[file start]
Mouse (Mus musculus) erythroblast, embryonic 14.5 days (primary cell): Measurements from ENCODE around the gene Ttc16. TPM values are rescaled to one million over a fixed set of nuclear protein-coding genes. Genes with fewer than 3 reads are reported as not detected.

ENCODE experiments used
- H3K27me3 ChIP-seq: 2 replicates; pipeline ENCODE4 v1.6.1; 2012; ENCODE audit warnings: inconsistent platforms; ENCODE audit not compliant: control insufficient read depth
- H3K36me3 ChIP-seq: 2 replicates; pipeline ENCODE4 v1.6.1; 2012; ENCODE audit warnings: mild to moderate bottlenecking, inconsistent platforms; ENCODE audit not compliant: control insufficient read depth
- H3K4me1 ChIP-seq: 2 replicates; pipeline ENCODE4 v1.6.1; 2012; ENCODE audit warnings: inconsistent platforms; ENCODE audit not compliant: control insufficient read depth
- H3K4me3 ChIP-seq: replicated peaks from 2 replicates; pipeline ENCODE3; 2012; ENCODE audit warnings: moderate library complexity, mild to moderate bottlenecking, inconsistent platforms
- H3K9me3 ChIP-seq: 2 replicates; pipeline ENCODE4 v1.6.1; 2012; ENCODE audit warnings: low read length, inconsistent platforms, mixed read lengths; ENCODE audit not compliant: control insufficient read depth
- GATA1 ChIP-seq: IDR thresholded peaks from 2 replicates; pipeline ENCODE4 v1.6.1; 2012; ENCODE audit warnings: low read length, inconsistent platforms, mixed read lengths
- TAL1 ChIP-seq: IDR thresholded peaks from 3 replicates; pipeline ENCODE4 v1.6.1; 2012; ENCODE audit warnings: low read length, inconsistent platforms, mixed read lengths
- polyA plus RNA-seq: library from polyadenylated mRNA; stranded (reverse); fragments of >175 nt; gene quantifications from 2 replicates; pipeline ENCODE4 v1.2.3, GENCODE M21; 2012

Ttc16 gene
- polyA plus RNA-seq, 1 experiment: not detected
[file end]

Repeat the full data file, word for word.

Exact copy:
Mouse (Mus musculus) erythroblast, embryonic 14.5 days (primary cell): Measurements from ENCODE around the gene Ttc16. TPM values are rescaled to one million over a fixed set of nuclear protein-coding genes. Genes with fewer than 3 reads are reported as not detected.

ENCODE experiments used
- H3K27me3 ChIP-seq: 2 replicates; pipeline ENCODE4 v1.6.1; 2012; ENCODE audit warnings: inconsistent platforms; ENCODE audit not compliant: control insufficient read depth
- H3K36me3 ChIP-seq: 2 replicates; pipeline ENCODE4 v1.6.1; 2012; ENCODE audit warnings: mild to moderate bottlenecking, inconsistent platforms; ENCODE audit not compliant: control insufficient read depth
- H3K4me1 ChIP-seq: 2 replicates; pipeline ENCODE4 v1.6.1; 2012; ENCODE audit warnings: inconsistent platforms; ENCODE audit not compliant: control insufficient read depth
- H3K4me3 ChIP-seq: replicated peaks from 2 replicates; pipeline ENCODE3; 2012; ENCODE audit warnings: moderate library complexity, mild to moderate bottlenecking, inconsistent platforms
- H3K9me3 ChIP-seq: 2 replicates; pipeline ENCODE4 v1.6.1; 2012; ENCODE audit warnings: low read length, inconsistent platforms, mixed read lengths; ENCODE audit not compliant: control insufficient read depth
- GATA1 ChIP-seq: IDR thresholded peaks from 2 replicates; pipeline ENCODE4 v1.6.1; 2012; ENCODE audit warnings: low read length, inconsistent platforms, mixed read lengths
- TAL1 ChIP-seq: IDR thresholded peaks from 3 replicates; pipeline ENCODE4 v1.6.1; 2012; ENCODE audit warnings: low read length, inconsistent platforms, mixed read lengths
- polyA plus RNA-seq: library from polyadenylated mRNA; stranded (reverse); fragments of >175 nt; gene quantifications from 2 replicates; pipeline ENCODE4 v1.2.3, GENCODE M21; 2012

Ttc16 gene
- polyA plus RNA-seq, 1 experiment: not detected